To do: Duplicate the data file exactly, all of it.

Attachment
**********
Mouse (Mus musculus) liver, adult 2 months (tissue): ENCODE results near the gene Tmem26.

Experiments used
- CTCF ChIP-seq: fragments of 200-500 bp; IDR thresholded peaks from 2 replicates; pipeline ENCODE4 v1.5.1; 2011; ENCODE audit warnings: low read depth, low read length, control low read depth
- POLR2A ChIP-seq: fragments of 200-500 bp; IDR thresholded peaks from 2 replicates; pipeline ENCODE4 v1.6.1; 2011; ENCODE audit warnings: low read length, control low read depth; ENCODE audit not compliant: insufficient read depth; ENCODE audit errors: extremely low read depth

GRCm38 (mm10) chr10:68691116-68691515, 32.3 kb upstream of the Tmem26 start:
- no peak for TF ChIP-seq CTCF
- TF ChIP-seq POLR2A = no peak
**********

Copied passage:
Mouse (Mus musculus) liver, adult 2 months (tissue): ENCODE results near the gene Tmem26.

Experiments used
- CTCF ChIP-seq: fragments of 200-500 bp; IDR thresholded peaks from 2 replicates; pipeline ENCODE4 v1.5.1; 2011; ENCODE audit warnings: low read depth, low read length, control low read depth
- POLR2A ChIP-seq: fragments of 200-500 bp; IDR thresholded peaks from 2 replicates; pipeline ENCODE4 v1.6.1; 2011; ENCODE audit warnings: low read length, control low read depth; ENCODE audit not compliant: insufficient read depth; ENCODE audit errors: extremely low read depth

GRCm38 (mm10) chr10:68691116-68691515, 32.3 kb upstream of the Tmem26 start:
- no peak for TF ChIP-seq CTCF
- TF ChIP-seq POLR2A = no peak